______________________________________Current Table Search State More TICurrent fields to TI fieldsDT field use used up Indirect______________________________________INV Invalid Invalid InvalidPD Type 2 Type 1 Type 1 Page Desc. Page Desc. Page Desc.SHORT Pointer Indirect InvalidLONG Pointer Indirect Invalid______________________________________
The short Pointer descriptor has the following format: ##STR7## wherein STATUS: ##STR8##
The Long Pointer descriptor has the following format: ##STR9## wherein STATUS: ##STR10##
In the preferred form, there are two types of Page descriptors: Type 1 which occurs only in page tables, and Type 2 which occurs only in pointer tables. Thus, as shown in FIG. 4, the presence of a Type 2 Page descriptor in a pointer table indicates that the table searching is to end before all of the TI fields are used. Even though no further table entries are fetched, the next TI field in sequence is compared aganist the Limit field. If the check fails, then a translation cache entry is made for the Logical Address with the BERR bit set.
The Type 1 Short Page descriptor has the following format: ##STR11## wherein STATUS: ##STR12## The Type 1 Long Page descriptor has the following format: ##STR13## wherein STATUS: ##STR14##
The Type 2 Short Page descriptor has the following format: ##STR15## wherein STATUS: ##STR16##
The Type 2 Long Page descriptor has the following format: ##STR17## wherein STATUS: ##STR18##
Invalid descriptors hold places in tables for data that is either paged out or not allocated.
The Short Invalid descriptor has the following format: ##STR19##
The Long Invalid descriptor has the following format: ##STR20##
Indirect descriptors add an additional level of lookup so that individual pages may be shared among tasks with only one set of history bits for the page.
The Short Indirect descriptor has the following format: ##STR21##
The Long Indirect descriptor has the following format: ##STR22##
In the various descriptors, the bits and fields are defined as follows:
L/U (Lower/Upper) indicates whether the pages of this area of memory occupy the lowest available addresses or the highest. This causes the compare of the limit field against the portion of the Logical Address being used to index into the tables to be made as follows: If L/U=0, the Limit field contains an upper (unsigned) limit on the index, so the index must be<=Limit. If L/U=1, then the Limit field contains a lower limit on the index, and the index must be >=Limit. If the index is out of bounds then a translation cache entry is made for the Logical Address with the BERR bit set. Otherwise the table search continues. (See, FIG. 5).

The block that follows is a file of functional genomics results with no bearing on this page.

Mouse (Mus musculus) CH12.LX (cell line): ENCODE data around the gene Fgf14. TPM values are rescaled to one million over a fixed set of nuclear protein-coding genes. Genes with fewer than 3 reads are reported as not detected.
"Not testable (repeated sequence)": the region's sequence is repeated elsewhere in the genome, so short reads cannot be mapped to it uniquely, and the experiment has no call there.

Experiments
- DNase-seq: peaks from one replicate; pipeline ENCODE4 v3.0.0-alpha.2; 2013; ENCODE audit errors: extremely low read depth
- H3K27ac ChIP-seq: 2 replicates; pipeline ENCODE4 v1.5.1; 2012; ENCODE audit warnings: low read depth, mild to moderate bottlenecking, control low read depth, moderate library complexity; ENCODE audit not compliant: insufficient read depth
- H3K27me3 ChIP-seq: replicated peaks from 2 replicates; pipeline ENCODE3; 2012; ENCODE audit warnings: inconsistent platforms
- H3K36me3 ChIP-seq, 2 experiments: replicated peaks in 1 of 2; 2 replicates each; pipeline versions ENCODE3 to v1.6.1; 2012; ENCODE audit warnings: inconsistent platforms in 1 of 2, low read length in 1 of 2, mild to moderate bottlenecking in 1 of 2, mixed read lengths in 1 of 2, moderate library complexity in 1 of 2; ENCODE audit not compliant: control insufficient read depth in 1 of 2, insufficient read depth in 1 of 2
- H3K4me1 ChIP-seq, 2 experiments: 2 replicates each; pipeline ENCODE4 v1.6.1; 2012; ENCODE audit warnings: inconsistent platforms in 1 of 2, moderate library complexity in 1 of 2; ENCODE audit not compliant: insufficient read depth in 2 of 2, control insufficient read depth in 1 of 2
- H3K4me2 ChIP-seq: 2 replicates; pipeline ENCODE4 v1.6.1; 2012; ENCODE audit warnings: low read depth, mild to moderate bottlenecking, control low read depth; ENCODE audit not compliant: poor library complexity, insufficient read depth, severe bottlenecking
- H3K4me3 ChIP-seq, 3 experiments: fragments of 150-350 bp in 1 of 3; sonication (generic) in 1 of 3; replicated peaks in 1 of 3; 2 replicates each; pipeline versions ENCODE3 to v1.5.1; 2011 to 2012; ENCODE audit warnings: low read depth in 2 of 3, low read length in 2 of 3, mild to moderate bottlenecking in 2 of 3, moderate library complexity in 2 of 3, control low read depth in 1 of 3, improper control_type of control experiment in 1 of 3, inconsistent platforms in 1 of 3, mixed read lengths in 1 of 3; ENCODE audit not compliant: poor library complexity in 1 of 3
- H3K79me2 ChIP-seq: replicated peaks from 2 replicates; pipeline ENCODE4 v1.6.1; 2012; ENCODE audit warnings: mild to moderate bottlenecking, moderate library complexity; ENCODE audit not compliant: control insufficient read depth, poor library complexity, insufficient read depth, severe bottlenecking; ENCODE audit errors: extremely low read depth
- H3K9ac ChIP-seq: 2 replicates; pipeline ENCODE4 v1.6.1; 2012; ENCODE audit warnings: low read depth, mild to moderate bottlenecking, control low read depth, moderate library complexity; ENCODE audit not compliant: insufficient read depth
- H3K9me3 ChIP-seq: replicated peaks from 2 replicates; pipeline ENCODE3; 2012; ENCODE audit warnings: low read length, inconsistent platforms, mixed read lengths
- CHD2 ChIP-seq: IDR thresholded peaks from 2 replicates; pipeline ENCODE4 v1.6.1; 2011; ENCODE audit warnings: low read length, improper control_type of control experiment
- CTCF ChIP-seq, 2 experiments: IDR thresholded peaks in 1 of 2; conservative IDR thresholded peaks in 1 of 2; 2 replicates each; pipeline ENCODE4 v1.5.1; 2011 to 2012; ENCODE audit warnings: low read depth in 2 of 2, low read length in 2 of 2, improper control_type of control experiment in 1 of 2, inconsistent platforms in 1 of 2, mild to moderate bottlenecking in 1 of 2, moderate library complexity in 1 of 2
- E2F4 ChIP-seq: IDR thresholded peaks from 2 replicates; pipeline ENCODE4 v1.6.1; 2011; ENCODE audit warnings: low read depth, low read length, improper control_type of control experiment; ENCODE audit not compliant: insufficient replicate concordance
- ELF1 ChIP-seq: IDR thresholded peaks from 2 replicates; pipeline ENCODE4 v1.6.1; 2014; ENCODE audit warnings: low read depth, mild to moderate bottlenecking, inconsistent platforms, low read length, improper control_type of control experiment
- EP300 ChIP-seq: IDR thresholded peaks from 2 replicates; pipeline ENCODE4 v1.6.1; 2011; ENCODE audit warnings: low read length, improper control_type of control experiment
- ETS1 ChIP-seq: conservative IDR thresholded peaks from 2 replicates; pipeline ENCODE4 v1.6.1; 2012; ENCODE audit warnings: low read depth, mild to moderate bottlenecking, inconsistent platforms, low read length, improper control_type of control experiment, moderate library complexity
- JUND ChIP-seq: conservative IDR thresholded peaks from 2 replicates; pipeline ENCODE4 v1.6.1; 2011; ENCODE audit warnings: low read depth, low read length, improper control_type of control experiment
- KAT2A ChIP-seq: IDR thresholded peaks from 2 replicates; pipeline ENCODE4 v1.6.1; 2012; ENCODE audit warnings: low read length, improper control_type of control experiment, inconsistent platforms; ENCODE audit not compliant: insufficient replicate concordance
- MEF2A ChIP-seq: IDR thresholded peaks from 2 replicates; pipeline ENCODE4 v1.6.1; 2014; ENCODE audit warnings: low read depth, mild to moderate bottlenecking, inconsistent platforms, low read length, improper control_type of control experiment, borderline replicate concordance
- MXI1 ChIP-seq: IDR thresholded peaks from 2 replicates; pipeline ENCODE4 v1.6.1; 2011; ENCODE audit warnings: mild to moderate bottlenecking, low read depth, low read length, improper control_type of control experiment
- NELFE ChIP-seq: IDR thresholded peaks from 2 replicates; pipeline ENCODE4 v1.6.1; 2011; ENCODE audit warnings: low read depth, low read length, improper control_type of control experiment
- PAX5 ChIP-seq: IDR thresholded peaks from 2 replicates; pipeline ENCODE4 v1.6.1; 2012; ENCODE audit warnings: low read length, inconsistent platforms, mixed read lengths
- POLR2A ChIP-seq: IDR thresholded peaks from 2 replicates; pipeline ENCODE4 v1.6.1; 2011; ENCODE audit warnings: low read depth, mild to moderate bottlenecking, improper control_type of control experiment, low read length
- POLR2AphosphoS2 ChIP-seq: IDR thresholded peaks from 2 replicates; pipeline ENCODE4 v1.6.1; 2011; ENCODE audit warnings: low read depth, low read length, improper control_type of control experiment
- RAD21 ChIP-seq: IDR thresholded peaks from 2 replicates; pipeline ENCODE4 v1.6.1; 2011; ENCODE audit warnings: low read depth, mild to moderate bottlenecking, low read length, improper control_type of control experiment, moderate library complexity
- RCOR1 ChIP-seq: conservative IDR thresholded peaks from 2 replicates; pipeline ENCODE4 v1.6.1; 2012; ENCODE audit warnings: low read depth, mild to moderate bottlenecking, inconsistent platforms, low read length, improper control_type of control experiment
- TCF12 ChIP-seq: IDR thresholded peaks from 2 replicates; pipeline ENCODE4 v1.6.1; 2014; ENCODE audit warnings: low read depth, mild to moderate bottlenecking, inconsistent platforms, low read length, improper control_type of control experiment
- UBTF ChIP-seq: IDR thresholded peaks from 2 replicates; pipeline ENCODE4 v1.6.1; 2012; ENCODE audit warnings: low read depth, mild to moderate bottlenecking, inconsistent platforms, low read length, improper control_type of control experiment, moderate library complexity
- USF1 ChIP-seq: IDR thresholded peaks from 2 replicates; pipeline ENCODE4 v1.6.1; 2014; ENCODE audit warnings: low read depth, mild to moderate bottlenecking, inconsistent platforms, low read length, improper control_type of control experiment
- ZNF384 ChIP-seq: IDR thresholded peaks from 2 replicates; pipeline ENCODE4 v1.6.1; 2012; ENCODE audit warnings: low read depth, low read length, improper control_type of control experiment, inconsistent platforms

LIMIT indicates the maximum or minimum value for the index into the next level of table. This field is used to limit the size of the table at the next level. See the L/U bit above.
RAL (Read Access Level) indicates the access level of the Logical Address required to access an area of the Logical Address space. It is encoded as follows:
000 Access Level 0 or Supervisor
001 Access Levels 1->0 or Supervisor
010 Access Levels 2->0 or Supervisor
011 Access Levels 3->0 or Supervisor
100 Access Levels 4->0 or Supervisor
101 Access Levels 5->0 or Supervisor
110 Access Levels 6->0 or Supervisor
111 Access Levels 7->0 or Supervisor
Access levels with a smaller (unsigned) encoding are more privileged than those with a higher (unsigned) encoding. An encoding of 100 requires more privilege to access a descriptor or page than an encoding of 101. When a descriptor is loaded and the access is a User space access, the number of upper Logical Address bits indicated by the ALC field in the AC register are compared against the RAL field of each long descriptor in the tree walk. If any RAL indicates that the access should be denied, then a descriptor is formed and loaded into the ATC 26 with its BERR bit set.
WAL (Write Access Level) indicates the access level required to write to an area of the Logical Address space. It is encoded as follows:
000 Access Level 0 or Supervisor
001 Access Levels 1->0 or Supervisor
010 Access Levels 2->0 or Supervisor
011 Access Levels 3->0 or Supervisor
100 Access Levels 4->0 or Supervisor
101 Access Levels 5->0 or Supervisor
110 Access Levels 6->0 or Supervisor
111 Access Levels 7->0 or Supervisor
When a descriptor is loaded and the access is a user space write access, the number of upper Logical Address bits indicated by the ALC field in the AC register are compared against the WAL field of every long descriptor used in the table walk. If any WAL indicates that writing is not permitted with this address, then the descriptor is loaded with the WP bit set.